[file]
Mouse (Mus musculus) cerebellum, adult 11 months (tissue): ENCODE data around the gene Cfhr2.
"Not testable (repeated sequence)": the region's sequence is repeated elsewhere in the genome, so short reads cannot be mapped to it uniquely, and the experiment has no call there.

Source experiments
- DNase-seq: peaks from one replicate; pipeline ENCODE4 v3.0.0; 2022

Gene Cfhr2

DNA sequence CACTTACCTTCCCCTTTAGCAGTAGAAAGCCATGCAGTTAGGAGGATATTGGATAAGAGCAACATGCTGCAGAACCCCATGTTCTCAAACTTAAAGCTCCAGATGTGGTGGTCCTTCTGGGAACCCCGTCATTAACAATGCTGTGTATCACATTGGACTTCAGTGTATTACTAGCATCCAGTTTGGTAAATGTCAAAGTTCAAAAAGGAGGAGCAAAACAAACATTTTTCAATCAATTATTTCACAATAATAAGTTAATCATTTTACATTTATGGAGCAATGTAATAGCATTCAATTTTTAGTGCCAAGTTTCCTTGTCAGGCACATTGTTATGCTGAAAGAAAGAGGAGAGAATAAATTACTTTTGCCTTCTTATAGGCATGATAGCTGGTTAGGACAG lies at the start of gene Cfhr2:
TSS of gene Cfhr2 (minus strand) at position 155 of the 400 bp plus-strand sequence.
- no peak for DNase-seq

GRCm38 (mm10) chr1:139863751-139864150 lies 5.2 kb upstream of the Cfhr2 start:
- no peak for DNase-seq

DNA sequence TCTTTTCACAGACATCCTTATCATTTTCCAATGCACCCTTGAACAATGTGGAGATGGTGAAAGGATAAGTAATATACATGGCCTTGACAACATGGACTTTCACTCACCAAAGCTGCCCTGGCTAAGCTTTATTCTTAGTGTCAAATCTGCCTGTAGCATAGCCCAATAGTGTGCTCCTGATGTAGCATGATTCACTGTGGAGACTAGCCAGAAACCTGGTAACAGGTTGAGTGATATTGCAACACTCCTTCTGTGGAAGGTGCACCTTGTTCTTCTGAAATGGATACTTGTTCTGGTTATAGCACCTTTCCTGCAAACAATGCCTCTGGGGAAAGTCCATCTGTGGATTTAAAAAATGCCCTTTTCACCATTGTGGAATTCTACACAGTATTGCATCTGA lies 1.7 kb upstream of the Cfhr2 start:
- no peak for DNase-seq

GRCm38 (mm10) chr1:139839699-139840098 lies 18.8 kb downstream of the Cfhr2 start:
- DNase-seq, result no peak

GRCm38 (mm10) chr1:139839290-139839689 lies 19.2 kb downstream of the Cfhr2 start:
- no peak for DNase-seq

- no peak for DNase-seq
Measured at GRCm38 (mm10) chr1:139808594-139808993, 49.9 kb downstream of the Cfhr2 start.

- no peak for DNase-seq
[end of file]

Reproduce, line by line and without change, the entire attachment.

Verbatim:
Mouse (Mus musculus) cerebellum, adult 11 months (tissue): ENCODE data around the gene Cfhr2.
"Not testable (repeated sequence)": the region's sequence is repeated elsewhere in the genome, so short reads cannot be mapped to it uniquely, and the experiment has no call there.

Source experiments
- DNase-seq: peaks from one replicate; pipeline ENCODE4 v3.0.0; 2022

Gene Cfhr2

DNA sequence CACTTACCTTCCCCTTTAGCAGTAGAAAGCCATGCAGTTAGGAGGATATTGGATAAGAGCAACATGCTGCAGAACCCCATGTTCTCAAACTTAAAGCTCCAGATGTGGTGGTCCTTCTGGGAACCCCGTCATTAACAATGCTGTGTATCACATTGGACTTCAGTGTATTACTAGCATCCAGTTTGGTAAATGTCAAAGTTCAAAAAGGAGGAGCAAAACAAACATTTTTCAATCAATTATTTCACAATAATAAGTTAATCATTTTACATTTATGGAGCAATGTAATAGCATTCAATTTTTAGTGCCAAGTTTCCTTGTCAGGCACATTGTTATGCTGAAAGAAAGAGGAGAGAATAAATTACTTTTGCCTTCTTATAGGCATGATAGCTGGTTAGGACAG lies at the start of gene Cfhr2:
TSS of gene Cfhr2 (minus strand) at position 155 of the 400 bp plus-strand sequence.
- no peak for DNase-seq

GRCm38 (mm10) chr1:139863751-139864150 lies 5.2 kb upstream of the Cfhr2 start:
- no peak for DNase-seq

DNA sequence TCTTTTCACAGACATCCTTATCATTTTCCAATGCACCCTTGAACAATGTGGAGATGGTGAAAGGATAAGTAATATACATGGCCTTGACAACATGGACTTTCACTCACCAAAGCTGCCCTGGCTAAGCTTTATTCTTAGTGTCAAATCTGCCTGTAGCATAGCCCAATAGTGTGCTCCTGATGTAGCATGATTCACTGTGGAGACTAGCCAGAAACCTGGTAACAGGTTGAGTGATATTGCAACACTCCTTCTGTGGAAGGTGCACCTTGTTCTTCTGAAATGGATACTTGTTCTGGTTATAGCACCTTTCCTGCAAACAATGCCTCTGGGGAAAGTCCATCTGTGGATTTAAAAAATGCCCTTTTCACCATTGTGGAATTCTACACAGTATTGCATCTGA lies 1.7 kb upstream of the Cfhr2 start:
- no peak for DNase-seq

GRCm38 (mm10) chr1:139839699-139840098 lies 18.8 kb downstream of the Cfhr2 start:
- DNase-seq, result no peak

GRCm38 (mm10) chr1:139839290-139839689 lies 19.2 kb downstream of the Cfhr2 start:
- no peak for DNase-seq

- no peak for DNase-seq
Measured at GRCm38 (mm10) chr1:139808594-139808993, 49.9 kb downstream of the Cfhr2 start.

- no peak for DNase-seq